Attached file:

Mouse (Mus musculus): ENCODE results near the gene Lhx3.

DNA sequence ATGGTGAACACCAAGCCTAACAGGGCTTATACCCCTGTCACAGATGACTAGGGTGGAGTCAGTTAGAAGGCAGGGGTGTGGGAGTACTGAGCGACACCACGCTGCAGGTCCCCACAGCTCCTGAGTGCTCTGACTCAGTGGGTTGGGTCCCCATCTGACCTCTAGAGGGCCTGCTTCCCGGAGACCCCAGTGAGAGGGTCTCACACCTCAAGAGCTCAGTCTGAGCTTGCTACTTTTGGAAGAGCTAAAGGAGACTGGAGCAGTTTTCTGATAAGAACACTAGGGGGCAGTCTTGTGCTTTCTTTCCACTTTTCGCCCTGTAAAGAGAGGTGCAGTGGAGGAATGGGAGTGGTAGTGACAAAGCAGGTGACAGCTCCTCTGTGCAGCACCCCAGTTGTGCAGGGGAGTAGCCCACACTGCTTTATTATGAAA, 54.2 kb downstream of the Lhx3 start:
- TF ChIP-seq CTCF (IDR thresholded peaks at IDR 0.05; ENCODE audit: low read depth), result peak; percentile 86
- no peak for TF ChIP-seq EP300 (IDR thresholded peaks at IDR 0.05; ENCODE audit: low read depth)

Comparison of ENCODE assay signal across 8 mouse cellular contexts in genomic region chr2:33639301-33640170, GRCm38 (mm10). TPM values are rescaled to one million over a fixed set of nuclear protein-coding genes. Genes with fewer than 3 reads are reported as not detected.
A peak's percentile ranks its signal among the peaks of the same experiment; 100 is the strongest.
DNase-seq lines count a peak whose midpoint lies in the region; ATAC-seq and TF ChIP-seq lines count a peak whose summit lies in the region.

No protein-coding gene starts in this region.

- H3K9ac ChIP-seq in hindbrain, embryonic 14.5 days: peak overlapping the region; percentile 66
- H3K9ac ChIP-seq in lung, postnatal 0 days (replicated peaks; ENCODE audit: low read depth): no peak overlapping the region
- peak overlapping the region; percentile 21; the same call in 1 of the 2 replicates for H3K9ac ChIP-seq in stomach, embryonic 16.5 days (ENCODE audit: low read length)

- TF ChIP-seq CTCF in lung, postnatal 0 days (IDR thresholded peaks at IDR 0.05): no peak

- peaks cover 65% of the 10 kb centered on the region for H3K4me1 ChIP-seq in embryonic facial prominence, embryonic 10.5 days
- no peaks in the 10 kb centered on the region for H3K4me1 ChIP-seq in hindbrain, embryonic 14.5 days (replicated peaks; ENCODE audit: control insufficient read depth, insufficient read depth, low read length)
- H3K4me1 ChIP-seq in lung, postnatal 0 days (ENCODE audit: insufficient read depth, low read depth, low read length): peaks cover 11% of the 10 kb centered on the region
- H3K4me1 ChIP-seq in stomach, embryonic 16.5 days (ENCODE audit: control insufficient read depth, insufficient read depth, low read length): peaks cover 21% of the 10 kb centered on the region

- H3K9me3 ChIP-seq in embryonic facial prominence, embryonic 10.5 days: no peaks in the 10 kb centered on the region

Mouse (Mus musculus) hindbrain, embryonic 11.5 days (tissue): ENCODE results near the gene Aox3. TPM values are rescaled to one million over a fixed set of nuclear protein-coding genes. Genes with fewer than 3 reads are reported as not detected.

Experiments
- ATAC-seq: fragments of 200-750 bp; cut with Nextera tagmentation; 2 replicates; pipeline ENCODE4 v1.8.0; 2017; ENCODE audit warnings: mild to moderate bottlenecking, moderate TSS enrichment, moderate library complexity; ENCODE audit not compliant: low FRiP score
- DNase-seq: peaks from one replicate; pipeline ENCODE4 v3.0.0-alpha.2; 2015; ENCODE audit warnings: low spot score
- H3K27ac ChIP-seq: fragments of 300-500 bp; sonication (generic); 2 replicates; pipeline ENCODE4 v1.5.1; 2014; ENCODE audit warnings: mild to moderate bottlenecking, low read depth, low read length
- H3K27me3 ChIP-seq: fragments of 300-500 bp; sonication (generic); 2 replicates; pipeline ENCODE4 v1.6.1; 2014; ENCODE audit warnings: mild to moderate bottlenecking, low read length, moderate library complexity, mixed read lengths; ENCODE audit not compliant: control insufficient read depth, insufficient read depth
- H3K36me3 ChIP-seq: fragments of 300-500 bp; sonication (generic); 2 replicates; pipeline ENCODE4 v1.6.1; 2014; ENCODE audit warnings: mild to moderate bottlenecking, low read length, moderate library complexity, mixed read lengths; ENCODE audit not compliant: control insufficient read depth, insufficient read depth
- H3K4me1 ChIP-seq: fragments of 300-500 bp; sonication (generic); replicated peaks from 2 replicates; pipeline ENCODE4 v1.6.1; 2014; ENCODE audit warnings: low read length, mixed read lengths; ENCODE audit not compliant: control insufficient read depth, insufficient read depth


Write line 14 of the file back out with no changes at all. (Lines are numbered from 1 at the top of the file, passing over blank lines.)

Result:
- no peaks in the 10 kb centered on the region for H3K4me1 ChIP-seq in hindbrain, embryonic 14.5 days (replicated peaks; ENCODE audit: control insufficient read depth, insufficient read depth, low read length)